Tuesday, August 16, 2011


I wrote this several years ago, and decided to revive it for this spot. My opinions on literature and books and writers has changed since then, but that's a part of what makes this so delightful to me. Yes, I'm being self-indulgent. Allow me that.

Also, most of the references in this poem are very specific, and if you haven't read the books I read as a teenager, you might be completely unfamiliar with them. This poem was written as a conversation with my close friends, but I'm hoping it's possible for other people to find ways of enjoying it too.

May 29, 2006

I am asked my favourite writers and works
I accept the self-indulgence; for there are no other perks
And contemplate on how best to pay tribute
To the pilgrimage to libraries, to bring home the loot
To revel in its brilliance, and smile at its quirks.

Rushdie, here, I will not mention
Seth though, will get an extension.
Repute evades his Two Lives ploy
But An Equal Music and A Suitable Boy
Pre-empt all possible bones of contention.

The Golden Gate carried me away
(My first encounter with verse was way
back when I was a mere seven years old
with the Beastly Tales crocodile – “Go away!”, he’d been told.)
“Talk to us, John”, he says – “we will all die someday.”

Hanif Kureishi is a new-found treasure,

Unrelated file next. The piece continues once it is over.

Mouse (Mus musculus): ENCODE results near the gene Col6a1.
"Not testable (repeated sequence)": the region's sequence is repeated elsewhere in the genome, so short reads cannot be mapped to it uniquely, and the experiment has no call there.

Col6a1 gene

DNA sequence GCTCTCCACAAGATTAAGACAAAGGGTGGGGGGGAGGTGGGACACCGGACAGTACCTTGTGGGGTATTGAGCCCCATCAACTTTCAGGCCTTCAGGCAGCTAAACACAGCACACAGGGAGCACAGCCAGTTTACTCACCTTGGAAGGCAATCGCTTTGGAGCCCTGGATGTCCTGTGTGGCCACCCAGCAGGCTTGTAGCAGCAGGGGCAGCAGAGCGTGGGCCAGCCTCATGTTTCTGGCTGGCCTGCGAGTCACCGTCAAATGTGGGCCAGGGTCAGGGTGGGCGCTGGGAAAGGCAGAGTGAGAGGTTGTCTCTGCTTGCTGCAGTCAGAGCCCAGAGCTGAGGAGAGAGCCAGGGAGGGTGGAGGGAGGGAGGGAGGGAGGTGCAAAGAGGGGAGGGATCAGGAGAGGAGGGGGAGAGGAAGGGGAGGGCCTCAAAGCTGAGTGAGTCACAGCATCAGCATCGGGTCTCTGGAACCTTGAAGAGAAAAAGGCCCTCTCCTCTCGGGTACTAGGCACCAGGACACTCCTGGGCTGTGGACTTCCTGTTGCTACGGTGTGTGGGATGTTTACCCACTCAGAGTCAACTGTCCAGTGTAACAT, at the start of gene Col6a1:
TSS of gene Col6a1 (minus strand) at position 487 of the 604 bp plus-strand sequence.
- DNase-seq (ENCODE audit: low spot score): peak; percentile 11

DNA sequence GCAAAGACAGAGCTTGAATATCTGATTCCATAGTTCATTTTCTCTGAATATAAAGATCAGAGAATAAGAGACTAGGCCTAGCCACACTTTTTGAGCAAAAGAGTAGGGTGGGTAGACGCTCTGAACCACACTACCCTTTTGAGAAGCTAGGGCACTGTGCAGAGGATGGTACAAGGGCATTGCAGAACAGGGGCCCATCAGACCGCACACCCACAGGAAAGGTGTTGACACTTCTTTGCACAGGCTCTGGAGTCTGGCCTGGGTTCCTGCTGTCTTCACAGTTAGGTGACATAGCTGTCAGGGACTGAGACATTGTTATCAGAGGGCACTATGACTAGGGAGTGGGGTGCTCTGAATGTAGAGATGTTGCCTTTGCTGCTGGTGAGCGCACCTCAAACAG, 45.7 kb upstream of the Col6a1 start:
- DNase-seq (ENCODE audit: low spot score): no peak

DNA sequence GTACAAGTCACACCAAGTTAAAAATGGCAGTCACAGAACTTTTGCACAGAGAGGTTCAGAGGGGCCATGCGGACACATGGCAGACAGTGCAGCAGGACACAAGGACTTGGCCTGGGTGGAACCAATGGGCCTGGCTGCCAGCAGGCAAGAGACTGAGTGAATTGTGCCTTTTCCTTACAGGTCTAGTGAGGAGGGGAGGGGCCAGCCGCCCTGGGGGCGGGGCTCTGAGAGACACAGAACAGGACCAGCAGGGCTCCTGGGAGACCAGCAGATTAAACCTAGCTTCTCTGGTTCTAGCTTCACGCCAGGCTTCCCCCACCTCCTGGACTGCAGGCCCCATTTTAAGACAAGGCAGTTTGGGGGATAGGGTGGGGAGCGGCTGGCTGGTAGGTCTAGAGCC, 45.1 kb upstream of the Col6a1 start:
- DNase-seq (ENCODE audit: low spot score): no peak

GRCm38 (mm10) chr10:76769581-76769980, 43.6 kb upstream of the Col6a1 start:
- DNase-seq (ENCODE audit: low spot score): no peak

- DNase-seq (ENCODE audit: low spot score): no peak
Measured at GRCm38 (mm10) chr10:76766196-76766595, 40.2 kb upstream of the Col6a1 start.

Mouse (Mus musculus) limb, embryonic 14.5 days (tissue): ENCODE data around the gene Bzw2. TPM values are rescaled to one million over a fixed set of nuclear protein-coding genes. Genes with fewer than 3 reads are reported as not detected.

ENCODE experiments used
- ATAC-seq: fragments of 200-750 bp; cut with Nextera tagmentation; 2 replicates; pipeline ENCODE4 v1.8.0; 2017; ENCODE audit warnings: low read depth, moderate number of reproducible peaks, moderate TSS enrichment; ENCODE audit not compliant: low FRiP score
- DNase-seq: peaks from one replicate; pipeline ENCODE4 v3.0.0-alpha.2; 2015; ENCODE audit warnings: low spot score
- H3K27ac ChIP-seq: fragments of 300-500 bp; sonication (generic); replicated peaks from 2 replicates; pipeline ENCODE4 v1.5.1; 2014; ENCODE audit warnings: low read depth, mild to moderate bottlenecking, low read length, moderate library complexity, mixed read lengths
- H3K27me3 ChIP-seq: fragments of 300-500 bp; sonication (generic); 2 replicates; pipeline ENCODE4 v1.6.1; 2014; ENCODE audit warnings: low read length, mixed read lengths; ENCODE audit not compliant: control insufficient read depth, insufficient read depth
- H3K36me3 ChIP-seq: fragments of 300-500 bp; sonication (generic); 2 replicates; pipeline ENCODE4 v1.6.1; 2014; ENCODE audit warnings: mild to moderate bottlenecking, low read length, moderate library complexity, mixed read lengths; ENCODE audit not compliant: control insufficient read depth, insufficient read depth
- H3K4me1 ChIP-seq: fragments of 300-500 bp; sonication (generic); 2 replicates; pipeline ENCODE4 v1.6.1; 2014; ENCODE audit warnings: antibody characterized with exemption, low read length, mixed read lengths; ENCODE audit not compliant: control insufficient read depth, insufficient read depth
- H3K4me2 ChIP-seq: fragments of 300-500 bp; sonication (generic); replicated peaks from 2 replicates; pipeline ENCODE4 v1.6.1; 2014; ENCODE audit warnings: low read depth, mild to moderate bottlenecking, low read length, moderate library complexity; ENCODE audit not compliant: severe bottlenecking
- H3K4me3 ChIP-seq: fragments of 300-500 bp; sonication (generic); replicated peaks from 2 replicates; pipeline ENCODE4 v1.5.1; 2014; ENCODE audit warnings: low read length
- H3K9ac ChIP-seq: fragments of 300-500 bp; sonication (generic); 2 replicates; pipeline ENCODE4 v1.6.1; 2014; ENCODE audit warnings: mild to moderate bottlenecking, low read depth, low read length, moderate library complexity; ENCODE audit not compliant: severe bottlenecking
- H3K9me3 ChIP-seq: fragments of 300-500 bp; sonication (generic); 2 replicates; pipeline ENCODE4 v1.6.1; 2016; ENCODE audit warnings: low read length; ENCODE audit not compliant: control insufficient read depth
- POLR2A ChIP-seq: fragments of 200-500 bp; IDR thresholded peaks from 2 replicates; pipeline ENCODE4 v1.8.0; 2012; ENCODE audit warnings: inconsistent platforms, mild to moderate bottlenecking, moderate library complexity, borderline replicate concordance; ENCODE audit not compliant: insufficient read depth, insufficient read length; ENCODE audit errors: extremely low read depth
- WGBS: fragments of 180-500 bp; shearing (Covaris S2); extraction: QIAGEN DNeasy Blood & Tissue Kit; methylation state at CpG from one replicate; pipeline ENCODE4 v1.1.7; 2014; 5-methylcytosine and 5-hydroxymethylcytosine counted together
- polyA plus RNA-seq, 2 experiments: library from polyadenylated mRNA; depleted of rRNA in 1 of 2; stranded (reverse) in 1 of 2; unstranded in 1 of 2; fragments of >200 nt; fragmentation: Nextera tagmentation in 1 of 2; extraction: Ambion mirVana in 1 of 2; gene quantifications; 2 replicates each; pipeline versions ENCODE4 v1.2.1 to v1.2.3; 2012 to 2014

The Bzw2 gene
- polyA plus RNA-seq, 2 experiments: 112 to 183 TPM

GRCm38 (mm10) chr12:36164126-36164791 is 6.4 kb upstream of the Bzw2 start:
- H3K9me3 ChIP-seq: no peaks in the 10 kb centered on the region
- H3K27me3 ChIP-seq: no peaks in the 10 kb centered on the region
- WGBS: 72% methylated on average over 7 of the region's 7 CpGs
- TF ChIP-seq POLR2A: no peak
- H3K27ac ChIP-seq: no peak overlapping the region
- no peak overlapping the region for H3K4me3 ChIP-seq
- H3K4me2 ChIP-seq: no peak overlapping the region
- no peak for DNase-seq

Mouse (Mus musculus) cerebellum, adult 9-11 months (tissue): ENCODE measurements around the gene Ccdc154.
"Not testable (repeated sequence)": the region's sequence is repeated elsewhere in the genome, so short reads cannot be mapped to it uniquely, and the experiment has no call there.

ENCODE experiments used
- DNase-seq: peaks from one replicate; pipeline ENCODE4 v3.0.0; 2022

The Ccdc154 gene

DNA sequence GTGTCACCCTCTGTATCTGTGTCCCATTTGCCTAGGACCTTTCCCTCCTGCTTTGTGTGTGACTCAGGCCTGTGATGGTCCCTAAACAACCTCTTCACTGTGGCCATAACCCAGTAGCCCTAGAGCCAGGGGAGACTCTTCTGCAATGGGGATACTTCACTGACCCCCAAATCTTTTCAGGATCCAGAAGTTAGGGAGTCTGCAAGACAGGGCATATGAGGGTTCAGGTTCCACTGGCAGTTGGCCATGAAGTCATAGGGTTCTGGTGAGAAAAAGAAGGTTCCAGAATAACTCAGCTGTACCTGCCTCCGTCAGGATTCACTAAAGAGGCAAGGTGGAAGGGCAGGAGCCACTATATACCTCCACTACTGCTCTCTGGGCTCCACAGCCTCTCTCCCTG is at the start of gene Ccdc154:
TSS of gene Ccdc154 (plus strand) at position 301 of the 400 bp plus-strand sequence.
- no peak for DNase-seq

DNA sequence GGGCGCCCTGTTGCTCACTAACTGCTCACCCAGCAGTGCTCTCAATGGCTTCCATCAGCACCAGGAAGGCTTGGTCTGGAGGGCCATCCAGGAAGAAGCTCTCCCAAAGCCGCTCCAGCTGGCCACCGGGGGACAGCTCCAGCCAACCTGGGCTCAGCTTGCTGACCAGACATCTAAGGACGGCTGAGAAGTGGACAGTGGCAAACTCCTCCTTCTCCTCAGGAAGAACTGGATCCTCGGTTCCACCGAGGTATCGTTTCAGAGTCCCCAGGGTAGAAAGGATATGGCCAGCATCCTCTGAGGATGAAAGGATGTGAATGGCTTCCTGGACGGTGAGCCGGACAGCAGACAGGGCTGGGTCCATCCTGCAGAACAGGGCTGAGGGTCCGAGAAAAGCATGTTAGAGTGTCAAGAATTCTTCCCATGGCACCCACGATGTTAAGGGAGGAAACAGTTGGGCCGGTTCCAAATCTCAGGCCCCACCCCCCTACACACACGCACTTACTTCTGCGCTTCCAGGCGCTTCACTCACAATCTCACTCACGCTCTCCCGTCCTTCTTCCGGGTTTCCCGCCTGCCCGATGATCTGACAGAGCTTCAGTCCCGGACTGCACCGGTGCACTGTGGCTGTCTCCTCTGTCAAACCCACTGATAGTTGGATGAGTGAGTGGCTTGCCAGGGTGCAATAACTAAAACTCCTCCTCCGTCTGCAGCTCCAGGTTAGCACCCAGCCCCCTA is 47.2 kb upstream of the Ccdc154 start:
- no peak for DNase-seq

Loved and loathed in equal measure.
For this I thank my dear friend’s love
With years of cajoling (and sometimes a shove)
I found not the bloodstream, but in it the pleasure.

Roy merits not a stanza but two
Dizygotic, though, and quite different too.
The first, for Rahel and Estha I write
With them I have lived; in them I delight
‘Naaley’, she says – a haunting, painful adieu.

The second – please see this from where I am –
- For damning the bomb and blasting the dam
For speaking, for seeking to question malpractice,
With words to do it Infinite Justice
For being human, yes – but the best she can.

And him – the Cinnamon Peeler, should I say?
Or simply (in reverence) Michael Ondaatje?
Of Colombo, of Toronto, of Anuradhapura
Of Count Almasy searching for the Zerzura
And the pain in the paintings on walls of clay.

Poetry is in his every word, they tell me
How he loves, and how much, compel me
He speaks of letters like the bones of a lover’s spine
Of scurrying in the ceiling, or a scar’s strange design
“I am the cinnamon peeler’s wife,” he writes, “Smell me.”

There is, then, the ancient Graham Greene
He took me to places where I have been
In the ageless nights and the dying mornings
of A Quiet American; or just the life dawning
on A Burnt Out Case; I have felt it all - I have seen.

Dancing in Cambodia I have been for a while
Saloth Sar’s life, and that of the king, beguile.
With The Imam and the Indian, Malaria in the Bay
And all the wonder of Mandalay
Amitav Ghosh is ahead of many by a mile.

And him, mailing manuscripts to Ezra Pound
Oh, what treasures in Wastelands I have found!
Thomas Stearns: A magician? Well, yet –
There is some magic in the verse of Eliot
With Prufrock on winter mornings, or Macavity gone underground!

Coming to the part where I must close this door
“Another line”, I think, or “Just a few more”
To Haroun I must acknowledge my debt
To those not mentioned – there will be verses yet
(Though Priestly might say “I Have Been Here Before”!)

Some works, of course, are bigger than their makers
Some I could mention, but they would find no takers.
In writing, I have suffered the reader’s curse
Not knowing how to end this tortuous verse
“A dozen stanzas”, I had thought – but make it a baker’s!

1 comment: